UK government fancies itself as an iPhone developer
The UK government has spent tens of thousands of pounds on developing iPhone apps, the BBC has revealed.
They include an app aimed at unemployed people, which apparently cost £32,775 to develop.
And while European governments are more generous than some, they still don't run to handing out iPhones to those with unscheduled time on their hands.
Mark Wallace of the Taxpayers' Alliance is up in arms. "While it's not just the very wealthy who own iPhones, it is certainly not the very poorest in society," he says.
"If the JobCentre had this money left over and felt they had to spend it, then why did they choose to target the better off, rather than the long term unemployed who are the most difficult to find work for?"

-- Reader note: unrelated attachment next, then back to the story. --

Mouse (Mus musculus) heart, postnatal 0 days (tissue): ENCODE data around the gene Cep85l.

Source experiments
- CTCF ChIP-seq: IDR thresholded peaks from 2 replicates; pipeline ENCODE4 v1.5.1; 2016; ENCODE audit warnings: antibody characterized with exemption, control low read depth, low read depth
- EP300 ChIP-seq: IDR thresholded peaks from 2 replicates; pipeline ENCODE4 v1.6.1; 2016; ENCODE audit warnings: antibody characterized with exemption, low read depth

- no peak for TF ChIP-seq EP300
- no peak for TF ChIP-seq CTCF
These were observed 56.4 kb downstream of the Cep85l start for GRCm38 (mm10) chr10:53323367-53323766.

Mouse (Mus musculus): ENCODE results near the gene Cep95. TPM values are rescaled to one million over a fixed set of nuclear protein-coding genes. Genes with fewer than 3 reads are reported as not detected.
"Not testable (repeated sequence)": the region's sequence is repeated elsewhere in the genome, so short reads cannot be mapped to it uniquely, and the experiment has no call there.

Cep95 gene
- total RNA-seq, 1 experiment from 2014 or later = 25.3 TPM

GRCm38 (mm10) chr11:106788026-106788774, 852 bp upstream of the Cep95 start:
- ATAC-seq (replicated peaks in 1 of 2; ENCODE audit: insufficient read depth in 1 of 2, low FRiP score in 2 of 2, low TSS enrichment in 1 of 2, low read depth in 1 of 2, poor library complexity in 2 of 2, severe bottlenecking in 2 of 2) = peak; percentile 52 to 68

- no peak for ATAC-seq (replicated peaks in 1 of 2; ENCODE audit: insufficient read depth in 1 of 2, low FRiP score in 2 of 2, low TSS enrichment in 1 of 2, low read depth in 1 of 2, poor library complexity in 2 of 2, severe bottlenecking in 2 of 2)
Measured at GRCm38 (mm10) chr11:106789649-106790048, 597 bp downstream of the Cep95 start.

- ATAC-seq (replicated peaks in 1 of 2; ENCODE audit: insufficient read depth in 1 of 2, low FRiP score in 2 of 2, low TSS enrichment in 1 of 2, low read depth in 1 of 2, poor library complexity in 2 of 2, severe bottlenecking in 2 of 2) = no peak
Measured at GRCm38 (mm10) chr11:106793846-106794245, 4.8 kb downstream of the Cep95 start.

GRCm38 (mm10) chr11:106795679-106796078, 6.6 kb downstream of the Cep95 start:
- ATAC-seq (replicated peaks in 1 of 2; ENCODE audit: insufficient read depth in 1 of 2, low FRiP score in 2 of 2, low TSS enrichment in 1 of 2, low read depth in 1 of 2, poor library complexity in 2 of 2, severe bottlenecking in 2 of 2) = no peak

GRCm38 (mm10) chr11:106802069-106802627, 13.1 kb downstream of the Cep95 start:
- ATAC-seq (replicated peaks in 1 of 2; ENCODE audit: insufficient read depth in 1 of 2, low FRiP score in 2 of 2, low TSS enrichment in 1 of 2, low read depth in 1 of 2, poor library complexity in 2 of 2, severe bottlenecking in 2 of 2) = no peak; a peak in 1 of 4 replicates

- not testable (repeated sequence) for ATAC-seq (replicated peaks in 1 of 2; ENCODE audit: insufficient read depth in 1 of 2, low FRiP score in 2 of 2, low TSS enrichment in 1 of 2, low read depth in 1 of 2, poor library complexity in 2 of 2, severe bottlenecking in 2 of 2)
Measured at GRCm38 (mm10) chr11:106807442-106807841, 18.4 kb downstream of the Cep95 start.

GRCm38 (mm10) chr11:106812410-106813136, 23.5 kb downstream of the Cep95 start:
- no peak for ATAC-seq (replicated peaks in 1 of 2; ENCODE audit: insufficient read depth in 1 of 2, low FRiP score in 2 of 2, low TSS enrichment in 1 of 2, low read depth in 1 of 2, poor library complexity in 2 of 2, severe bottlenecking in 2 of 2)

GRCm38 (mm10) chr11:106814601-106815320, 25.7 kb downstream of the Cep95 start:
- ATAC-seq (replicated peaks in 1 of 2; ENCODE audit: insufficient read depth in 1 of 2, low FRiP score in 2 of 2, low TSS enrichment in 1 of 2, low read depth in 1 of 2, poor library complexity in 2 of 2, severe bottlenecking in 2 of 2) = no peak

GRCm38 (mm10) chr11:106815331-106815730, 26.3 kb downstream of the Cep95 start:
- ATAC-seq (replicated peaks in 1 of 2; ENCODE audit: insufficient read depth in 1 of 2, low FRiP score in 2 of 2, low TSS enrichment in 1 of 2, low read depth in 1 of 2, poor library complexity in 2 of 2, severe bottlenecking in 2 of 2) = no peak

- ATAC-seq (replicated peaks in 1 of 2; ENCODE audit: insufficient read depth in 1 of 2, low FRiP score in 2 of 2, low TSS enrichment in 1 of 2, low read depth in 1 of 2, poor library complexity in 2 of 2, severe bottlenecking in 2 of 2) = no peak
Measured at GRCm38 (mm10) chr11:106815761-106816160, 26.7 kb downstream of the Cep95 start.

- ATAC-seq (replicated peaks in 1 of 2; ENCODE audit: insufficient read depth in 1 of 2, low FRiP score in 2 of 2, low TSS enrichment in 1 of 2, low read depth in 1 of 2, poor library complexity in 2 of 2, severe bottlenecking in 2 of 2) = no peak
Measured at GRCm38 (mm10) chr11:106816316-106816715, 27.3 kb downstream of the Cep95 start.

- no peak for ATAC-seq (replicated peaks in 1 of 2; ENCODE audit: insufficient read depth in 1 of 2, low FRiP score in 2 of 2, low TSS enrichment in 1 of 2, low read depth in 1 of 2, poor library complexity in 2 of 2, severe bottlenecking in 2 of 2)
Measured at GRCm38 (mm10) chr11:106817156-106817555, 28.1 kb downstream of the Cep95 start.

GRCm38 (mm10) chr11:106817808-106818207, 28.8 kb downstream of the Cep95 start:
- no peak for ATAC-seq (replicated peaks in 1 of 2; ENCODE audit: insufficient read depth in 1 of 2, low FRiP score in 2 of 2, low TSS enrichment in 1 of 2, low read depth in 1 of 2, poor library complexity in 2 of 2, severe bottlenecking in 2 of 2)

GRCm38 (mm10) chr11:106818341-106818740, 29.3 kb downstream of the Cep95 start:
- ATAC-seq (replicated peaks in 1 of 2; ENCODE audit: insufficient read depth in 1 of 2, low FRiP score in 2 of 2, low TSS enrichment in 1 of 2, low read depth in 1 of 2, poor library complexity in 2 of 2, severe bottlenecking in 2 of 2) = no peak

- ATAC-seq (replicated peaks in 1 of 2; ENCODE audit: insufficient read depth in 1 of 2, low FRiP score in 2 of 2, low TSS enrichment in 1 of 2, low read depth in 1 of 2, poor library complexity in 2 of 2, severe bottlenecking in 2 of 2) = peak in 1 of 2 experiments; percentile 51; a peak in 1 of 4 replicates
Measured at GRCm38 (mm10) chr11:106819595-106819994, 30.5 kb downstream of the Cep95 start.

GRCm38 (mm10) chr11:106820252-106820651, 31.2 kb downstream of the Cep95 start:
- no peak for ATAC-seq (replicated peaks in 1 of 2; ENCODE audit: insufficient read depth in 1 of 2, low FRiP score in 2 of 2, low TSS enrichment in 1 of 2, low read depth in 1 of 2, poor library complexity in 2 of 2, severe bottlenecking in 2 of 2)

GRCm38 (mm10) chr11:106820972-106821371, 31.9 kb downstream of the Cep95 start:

Nevertheless, the app has had over 53,000 downloads so far.
Another app, which cost £40,000, shows motorists how to check their spark plugs and change a flat tyre.
"This one is even more questionable than the Job Centre's effort," says Wallace. "The DVLA's job is issuing driving licenses and selling licence plates for cars - not training the nation in how to tinker with car engines."
Several of the apps duplicate others already on the market from commercial developers - and they don't get particularly good reviews.
"I'm not sure what this app is trying to do," says one frustrated user of a journey planner app."I sincerely hope nobody ever tries to use this while driving. Or even just to plan a journey."
The BBC obtained the information under a Freedom of Information Request. Rather wonderfully, the Home Office refused to comply on security grounds. What on earth could they be up to?